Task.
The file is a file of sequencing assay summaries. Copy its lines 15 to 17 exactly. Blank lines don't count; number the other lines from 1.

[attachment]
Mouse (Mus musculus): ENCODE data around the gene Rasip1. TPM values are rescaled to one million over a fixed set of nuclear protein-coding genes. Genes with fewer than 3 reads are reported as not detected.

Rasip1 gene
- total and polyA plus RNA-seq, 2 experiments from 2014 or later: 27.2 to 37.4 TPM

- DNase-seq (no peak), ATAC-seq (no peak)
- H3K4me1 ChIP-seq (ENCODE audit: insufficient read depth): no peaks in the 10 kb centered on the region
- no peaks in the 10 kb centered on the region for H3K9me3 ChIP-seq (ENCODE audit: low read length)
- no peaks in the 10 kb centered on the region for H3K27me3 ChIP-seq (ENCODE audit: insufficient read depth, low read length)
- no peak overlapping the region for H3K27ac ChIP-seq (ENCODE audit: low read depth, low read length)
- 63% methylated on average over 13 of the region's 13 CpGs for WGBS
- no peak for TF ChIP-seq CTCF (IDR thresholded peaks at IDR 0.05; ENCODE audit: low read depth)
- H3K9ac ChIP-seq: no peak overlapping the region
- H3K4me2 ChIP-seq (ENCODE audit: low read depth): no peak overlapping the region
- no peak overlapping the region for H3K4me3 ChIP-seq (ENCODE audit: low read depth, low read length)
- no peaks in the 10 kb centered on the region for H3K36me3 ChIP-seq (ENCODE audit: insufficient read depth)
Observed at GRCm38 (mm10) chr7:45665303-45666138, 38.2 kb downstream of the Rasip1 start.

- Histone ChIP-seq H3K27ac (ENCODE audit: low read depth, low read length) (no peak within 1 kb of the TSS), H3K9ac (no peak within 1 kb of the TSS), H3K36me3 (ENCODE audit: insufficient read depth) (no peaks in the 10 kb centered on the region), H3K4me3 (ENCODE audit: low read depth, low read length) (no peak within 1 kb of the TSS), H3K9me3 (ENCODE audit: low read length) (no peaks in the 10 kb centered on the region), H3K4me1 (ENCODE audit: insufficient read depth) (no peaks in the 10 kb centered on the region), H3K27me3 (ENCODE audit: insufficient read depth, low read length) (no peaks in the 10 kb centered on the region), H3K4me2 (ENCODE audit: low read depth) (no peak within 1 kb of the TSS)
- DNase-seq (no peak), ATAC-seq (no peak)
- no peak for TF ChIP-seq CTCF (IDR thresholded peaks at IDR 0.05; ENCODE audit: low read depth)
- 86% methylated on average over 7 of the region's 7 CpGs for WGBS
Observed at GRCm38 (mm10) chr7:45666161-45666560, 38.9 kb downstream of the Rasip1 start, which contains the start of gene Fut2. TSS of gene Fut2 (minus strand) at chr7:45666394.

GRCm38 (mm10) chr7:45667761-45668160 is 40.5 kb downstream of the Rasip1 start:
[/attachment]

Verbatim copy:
Observed at GRCm38 (mm10) chr7:45665303-45666138, 38.2 kb downstream of the Rasip1 start.

- Histone ChIP-seq H3K27ac (ENCODE audit: low read depth, low read length) (no peak within 1 kb of the TSS), H3K9ac (no peak within 1 kb of the TSS), H3K36me3 (ENCODE audit: insufficient read depth) (no peaks in the 10 kb centered on the region), H3K4me3 (ENCODE audit: low read depth, low read length) (no peak within 1 kb of the TSS), H3K9me3 (ENCODE audit: low read length) (no peaks in the 10 kb centered on the region), H3K4me1 (ENCODE audit: insufficient read depth) (no peaks in the 10 kb centered on the region), H3K27me3 (ENCODE audit: insufficient read depth, low read length) (no peaks in the 10 kb centered on the region), H3K4me2 (ENCODE audit: low read depth) (no peak within 1 kb of the TSS)
- DNase-seq (no peak), ATAC-seq (no peak)